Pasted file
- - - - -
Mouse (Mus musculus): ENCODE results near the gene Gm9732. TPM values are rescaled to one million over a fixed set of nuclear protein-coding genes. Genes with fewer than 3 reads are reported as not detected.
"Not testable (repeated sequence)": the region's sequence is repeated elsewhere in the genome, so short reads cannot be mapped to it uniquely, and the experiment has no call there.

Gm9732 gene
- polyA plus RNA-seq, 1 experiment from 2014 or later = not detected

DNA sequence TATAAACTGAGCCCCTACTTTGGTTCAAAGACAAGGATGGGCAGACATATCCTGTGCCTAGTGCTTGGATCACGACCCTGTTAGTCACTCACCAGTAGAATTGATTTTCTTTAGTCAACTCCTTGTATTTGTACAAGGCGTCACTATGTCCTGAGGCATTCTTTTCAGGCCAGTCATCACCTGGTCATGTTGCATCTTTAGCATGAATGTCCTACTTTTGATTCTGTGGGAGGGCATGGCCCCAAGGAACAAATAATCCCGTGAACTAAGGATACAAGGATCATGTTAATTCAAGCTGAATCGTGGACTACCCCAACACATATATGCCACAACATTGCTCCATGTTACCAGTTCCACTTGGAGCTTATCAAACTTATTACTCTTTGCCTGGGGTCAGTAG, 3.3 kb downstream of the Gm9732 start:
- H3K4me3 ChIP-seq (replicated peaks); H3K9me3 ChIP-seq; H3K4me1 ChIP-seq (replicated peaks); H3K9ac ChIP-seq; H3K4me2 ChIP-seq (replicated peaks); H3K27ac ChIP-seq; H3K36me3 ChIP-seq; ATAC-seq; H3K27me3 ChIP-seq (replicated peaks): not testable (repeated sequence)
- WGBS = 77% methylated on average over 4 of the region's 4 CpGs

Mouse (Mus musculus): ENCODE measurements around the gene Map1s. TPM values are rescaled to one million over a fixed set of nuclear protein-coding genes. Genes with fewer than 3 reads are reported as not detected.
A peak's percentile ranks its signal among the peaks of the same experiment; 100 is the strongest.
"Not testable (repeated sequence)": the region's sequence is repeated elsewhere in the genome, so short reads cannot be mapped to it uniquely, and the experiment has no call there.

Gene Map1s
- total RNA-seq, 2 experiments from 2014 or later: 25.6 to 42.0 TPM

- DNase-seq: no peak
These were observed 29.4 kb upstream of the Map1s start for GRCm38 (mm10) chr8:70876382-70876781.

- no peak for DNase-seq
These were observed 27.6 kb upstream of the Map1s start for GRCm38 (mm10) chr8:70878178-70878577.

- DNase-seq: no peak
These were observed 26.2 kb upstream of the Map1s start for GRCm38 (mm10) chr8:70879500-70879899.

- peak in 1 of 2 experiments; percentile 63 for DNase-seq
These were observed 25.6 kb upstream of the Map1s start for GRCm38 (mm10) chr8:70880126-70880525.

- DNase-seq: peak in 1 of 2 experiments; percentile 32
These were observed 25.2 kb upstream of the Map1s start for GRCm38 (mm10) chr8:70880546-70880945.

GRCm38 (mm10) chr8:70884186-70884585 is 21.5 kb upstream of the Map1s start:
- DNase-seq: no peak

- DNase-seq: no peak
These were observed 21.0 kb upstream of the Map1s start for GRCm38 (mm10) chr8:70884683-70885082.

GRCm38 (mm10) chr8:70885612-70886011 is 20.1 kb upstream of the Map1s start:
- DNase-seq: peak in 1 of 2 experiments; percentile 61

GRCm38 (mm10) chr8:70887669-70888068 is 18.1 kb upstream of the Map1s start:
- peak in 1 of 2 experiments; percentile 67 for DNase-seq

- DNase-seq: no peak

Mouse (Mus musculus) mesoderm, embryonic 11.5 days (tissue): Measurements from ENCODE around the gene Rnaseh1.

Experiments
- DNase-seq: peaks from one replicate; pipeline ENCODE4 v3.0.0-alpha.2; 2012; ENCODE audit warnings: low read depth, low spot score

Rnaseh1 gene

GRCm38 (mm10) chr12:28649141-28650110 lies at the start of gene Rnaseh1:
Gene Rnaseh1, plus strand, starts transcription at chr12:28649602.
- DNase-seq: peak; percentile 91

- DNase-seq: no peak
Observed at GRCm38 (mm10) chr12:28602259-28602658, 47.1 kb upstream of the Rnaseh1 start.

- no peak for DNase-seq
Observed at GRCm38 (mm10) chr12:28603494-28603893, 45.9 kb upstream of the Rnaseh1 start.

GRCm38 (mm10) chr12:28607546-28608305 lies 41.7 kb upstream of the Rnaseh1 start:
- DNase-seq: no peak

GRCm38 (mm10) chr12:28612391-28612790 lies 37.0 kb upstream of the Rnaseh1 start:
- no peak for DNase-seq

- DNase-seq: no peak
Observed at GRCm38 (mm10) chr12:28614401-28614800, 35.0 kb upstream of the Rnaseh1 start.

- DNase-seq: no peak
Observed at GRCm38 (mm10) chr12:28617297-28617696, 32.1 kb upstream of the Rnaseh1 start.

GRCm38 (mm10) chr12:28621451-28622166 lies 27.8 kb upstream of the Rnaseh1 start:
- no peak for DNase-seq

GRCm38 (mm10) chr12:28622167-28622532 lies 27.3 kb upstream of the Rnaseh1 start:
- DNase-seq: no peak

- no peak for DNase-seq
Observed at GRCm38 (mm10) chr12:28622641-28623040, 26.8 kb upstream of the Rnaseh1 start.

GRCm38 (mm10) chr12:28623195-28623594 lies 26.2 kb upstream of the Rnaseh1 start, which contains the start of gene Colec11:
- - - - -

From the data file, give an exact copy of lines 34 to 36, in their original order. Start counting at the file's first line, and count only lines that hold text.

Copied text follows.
- DNase-seq: peaks from one replicate; pipeline ENCODE4 v3.0.0-alpha.2; 2012; ENCODE audit warnings: low read depth, low spot score

Rnaseh1 gene

GRCm38 (mm10) chr12:28649141-28650110 lies at the start of gene Rnaseh1: